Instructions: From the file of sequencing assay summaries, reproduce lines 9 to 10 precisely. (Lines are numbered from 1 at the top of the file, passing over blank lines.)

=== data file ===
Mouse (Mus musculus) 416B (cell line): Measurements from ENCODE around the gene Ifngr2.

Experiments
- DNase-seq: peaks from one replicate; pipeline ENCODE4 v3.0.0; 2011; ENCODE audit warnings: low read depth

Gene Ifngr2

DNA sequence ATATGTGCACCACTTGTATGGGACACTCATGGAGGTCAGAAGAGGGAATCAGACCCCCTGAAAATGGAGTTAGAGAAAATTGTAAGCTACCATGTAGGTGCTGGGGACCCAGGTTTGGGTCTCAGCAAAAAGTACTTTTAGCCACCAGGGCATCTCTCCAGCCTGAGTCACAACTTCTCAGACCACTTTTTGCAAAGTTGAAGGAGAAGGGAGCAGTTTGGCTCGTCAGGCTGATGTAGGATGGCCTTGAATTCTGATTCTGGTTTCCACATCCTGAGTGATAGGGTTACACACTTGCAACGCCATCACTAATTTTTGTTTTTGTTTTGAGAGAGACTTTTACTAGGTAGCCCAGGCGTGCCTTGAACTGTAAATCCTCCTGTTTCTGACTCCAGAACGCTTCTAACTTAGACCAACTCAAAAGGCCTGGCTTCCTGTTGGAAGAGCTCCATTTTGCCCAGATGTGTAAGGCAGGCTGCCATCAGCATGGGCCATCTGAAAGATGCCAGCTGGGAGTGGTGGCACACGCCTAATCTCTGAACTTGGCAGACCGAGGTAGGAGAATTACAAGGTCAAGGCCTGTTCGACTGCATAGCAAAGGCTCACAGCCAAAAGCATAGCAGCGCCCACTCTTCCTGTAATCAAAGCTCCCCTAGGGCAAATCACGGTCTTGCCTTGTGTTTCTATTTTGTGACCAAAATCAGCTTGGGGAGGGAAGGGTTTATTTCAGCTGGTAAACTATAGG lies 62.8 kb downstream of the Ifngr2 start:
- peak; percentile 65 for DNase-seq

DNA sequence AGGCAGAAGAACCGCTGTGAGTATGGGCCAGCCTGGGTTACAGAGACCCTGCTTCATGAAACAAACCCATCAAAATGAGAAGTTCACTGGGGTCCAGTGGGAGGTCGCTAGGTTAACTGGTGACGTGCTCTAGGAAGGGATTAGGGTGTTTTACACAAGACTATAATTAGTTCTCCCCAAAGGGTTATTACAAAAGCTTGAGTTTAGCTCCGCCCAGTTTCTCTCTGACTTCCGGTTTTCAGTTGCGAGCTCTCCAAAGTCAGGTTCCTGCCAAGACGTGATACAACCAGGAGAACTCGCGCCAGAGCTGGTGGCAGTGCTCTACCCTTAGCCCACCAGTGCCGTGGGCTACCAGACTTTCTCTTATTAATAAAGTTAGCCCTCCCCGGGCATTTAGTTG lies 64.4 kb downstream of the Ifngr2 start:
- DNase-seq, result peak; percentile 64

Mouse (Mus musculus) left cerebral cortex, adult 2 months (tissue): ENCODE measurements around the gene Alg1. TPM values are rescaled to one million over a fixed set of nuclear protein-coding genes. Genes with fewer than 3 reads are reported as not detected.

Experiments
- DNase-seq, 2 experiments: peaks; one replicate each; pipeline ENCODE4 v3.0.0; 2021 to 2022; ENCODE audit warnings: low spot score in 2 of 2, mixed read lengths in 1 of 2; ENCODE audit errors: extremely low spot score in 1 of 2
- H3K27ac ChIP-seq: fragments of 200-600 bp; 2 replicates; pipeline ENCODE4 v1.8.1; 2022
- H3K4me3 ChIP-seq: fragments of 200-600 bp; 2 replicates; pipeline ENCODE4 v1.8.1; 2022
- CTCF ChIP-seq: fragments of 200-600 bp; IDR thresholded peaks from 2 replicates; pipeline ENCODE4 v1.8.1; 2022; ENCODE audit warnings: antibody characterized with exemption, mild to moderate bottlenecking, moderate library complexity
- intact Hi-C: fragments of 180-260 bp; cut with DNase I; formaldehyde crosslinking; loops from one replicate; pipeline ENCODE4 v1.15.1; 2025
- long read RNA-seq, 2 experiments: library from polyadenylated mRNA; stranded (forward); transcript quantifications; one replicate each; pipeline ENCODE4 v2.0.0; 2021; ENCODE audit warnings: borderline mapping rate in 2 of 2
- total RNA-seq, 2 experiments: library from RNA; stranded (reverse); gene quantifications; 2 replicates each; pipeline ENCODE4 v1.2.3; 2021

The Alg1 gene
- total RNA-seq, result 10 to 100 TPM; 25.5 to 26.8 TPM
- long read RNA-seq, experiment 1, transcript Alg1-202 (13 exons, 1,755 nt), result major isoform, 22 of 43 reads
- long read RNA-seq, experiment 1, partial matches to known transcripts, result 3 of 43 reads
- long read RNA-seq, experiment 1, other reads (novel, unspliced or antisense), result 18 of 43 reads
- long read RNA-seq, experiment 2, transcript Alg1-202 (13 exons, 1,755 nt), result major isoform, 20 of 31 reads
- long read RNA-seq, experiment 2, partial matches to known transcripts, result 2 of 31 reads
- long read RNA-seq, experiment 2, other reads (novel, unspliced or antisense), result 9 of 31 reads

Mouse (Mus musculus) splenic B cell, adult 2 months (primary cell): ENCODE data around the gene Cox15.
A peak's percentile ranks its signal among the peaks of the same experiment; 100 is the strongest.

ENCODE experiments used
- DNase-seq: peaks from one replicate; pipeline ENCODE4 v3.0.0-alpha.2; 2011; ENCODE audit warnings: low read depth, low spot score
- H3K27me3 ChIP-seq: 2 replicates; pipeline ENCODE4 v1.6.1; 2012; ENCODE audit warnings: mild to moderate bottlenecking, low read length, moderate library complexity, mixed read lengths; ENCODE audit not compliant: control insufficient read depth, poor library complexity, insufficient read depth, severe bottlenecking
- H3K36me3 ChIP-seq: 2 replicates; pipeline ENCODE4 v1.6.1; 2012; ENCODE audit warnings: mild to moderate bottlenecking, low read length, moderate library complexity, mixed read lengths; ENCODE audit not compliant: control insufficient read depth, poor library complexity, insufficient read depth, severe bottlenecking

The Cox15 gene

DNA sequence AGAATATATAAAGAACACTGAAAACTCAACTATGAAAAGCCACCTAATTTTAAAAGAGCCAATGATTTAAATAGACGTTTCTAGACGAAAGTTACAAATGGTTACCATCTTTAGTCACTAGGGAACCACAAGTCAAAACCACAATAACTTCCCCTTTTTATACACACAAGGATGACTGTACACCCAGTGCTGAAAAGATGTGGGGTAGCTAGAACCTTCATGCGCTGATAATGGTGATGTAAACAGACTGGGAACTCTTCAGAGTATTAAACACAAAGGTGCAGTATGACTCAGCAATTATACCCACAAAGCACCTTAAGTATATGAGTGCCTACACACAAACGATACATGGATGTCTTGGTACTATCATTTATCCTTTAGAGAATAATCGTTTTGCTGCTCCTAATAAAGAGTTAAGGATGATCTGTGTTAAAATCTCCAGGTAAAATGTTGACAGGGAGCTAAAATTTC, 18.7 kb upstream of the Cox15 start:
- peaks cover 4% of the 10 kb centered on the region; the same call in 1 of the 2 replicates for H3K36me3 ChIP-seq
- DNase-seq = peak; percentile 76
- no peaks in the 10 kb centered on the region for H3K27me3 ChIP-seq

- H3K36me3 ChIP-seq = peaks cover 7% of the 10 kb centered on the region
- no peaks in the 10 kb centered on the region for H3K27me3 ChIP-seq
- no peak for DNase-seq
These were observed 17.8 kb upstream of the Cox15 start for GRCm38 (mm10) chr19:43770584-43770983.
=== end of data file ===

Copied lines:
Mouse (Mus musculus) left cerebral cortex, adult 2 months (tissue): ENCODE measurements around the gene Alg1. TPM values are rescaled to one million over a fixed set of nuclear protein-coding genes. Genes with fewer than 3 reads are reported as not detected.

Experiments